• While it is incorrectly referred to as ‘whale vomit,’ one of the theories about its formation suggests that it is produced in the gastrointestinal tract of some sperm whales for the passage of hard, sharp objects that are ingested when the whale eats large quantities of marine animals.
  • The ambergris is said to be passed like faeces and has a very strong faecal odour combined with a strong marine odour.
  • The freshly passed ambergris is a light yellowish substance and is fatty but as it ages it turns waxy and gets red-brownish, sometimes with shades of grey and black in colour and attains a mild, earthy, sweet smell but still with notes of mild marine odour.

What are the uses of ambergris and why is it so expensive?

  • Ambergris is a rare substance, which contributes to its high demand and high price in the international market.
  • Traditionally, it is used to produce perfumes which have notes of musk. While there are records of it being used to flavour foodalcoholic beverages and tobacco in some cultures in the past, it is rarely used for these purposes presently.

Legalities in India

  • While there is a ban on the possession and trade of ambergris in countries like the USAAustralia and India, in several other countries it is a tradable commodity, though with limitations in some of them.
  • In the Indian contextsperm whales are a protected species under Schedule 2 of the Wildlife Protection Act and possession or trade of any of its by-products, including Ambergris and its byproducts, is illegal under provisions of the Wildlife Protection Act, 1972.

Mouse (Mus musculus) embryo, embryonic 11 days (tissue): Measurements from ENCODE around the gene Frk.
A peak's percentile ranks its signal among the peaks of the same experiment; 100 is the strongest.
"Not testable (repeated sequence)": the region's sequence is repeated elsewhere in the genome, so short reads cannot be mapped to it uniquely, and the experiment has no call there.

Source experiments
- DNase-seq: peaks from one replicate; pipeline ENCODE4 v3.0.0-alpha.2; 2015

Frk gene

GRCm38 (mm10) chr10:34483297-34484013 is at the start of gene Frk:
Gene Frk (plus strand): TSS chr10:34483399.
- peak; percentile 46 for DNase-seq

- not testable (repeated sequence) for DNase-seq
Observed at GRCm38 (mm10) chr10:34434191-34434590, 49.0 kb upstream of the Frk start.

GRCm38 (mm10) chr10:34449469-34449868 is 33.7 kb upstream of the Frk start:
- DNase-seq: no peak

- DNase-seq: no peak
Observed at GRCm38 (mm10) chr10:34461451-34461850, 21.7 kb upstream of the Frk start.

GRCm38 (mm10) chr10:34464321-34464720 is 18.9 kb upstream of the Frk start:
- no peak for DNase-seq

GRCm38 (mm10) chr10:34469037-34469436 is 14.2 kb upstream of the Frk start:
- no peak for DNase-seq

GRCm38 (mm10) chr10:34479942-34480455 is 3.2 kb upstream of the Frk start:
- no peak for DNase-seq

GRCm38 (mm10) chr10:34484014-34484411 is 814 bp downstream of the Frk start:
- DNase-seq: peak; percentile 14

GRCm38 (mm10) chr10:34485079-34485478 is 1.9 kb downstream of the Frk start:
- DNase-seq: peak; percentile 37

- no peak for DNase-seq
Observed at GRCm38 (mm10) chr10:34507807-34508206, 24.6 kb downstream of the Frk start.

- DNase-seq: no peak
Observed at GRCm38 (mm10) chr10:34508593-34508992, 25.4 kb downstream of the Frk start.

• It has been observed that the gangs smuggling the ambergris procure it from coastal areas and ship it to destination countries via some other countries with whom India has comparatively less stringent sea trade.

 

The mysterious ‘gravity hole’ in the Indian Ocean

GS Paper - 3 (Science and Technology)

The strength of the gravitational pull at any part of the world is dependent on the mass of the Earth’s crustmantle and core beneath that particular region. Interestingly, a massive region in the Indian Ocean, about 1,200 kilometres southwest of the southernmost tip of India, has such a low pull of gravity that the sea level of the Indian ocean over the “hole” is around 106 metres below the global average, according to Scientific American.

More about research

  • This pronounced dip in the ocean is called Indian Ocean geoid low (IOGL) and was discovered in 1948 during a survey by Dutch geophysicist Felix Andries Vening Meinesz.
  • Since then, it has been confirmed by other ship-based experiments and with measurements from satellites. But scientists haven’t really been able to conclusively say why it happens. Until now that is.
  • In a research article published in the journal Geophysical Research Letters, Debanjan Pal and Attreyee Ghosh, researchers from the Indian Institute of Science (IISc) in Bengaluru, document what they believe caused the gravitational anomaly.
  • After looking at computer-simulated models of the past 140 million years, they found the remains of an ancient ocean about 965 kilometres below the Earth’s crust, just under Africa.
  • In all the simulations, the researchers found molten rock plumes below Africa, which could potentially have been caused by tectonic plates plunging into the mantle. They believe that these plumes could be the reason behind IOGL.